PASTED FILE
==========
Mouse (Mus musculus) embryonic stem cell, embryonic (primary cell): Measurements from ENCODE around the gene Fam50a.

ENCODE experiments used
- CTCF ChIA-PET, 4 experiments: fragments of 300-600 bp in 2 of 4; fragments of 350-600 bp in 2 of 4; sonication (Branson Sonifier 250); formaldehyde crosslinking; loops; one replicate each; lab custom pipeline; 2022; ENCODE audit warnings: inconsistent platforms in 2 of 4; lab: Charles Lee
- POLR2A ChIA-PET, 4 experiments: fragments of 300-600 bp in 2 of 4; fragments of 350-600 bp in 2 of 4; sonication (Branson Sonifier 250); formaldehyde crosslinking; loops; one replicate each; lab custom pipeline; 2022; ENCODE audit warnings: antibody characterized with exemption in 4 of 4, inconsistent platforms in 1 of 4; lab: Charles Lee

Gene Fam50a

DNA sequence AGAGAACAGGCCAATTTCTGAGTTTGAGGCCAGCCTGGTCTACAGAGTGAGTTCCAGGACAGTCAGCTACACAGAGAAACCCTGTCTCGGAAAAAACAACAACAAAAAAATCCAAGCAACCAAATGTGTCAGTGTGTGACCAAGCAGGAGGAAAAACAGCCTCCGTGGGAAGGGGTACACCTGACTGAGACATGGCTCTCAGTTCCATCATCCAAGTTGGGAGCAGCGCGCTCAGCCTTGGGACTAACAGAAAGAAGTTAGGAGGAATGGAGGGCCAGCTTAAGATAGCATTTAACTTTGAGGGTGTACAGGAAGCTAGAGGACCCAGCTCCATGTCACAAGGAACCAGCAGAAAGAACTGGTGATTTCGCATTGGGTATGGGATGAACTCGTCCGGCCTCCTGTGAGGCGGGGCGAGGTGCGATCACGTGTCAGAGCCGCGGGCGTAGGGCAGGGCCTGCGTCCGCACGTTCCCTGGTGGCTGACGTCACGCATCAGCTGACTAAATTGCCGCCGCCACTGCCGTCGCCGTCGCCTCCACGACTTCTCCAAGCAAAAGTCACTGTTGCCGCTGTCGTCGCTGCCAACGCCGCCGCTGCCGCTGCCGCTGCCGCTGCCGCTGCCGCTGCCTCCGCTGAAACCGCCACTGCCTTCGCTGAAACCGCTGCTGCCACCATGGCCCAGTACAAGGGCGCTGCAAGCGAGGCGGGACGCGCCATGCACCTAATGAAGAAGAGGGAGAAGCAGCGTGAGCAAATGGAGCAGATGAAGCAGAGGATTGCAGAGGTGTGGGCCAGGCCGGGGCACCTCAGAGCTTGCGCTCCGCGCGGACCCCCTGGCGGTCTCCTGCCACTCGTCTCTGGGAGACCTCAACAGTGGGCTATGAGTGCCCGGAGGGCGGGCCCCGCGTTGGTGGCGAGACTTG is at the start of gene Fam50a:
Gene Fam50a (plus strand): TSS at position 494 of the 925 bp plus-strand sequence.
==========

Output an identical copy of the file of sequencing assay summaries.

Mouse (Mus musculus) embryonic stem cell, embryonic (primary cell): Measurements from ENCODE around the gene Fam50a.

ENCODE experiments used
- CTCF ChIA-PET, 4 experiments: fragments of 300-600 bp in 2 of 4; fragments of 350-600 bp in 2 of 4; sonication (Branson Sonifier 250); formaldehyde crosslinking; loops; one replicate each; lab custom pipeline; 2022; ENCODE audit warnings: inconsistent platforms in 2 of 4; lab: Charles Lee
- POLR2A ChIA-PET, 4 experiments: fragments of 300-600 bp in 2 of 4; fragments of 350-600 bp in 2 of 4; sonication (Branson Sonifier 250); formaldehyde crosslinking; loops; one replicate each; lab custom pipeline; 2022; ENCODE audit warnings: antibody characterized with exemption in 4 of 4, inconsistent platforms in 1 of 4; lab: Charles Lee

Gene Fam50a

DNA sequence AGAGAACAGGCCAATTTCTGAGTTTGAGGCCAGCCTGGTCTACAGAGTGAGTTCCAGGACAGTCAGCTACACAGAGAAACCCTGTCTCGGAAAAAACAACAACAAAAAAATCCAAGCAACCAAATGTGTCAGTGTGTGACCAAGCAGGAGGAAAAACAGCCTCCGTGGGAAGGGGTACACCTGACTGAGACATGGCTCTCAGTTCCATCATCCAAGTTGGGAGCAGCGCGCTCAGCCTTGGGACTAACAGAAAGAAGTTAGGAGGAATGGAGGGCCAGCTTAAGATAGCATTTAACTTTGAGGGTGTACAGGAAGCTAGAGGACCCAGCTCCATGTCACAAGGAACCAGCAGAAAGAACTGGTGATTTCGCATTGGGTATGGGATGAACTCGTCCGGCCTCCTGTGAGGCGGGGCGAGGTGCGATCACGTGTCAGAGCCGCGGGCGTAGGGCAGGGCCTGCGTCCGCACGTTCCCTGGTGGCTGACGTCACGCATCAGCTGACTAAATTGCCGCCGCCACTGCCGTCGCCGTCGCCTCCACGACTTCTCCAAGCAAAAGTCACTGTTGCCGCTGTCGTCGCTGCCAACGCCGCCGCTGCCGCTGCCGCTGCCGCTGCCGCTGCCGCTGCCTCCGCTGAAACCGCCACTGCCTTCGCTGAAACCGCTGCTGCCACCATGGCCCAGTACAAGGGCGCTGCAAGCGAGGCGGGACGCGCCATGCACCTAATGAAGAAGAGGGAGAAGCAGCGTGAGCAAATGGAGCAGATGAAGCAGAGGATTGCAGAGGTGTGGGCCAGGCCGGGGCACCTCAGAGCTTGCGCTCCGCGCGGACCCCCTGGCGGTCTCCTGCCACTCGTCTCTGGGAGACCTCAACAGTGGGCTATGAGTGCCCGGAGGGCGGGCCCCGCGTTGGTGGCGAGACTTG is at the start of gene Fam50a:
Gene Fam50a (plus strand): TSS at position 494 of the 925 bp plus-strand sequence.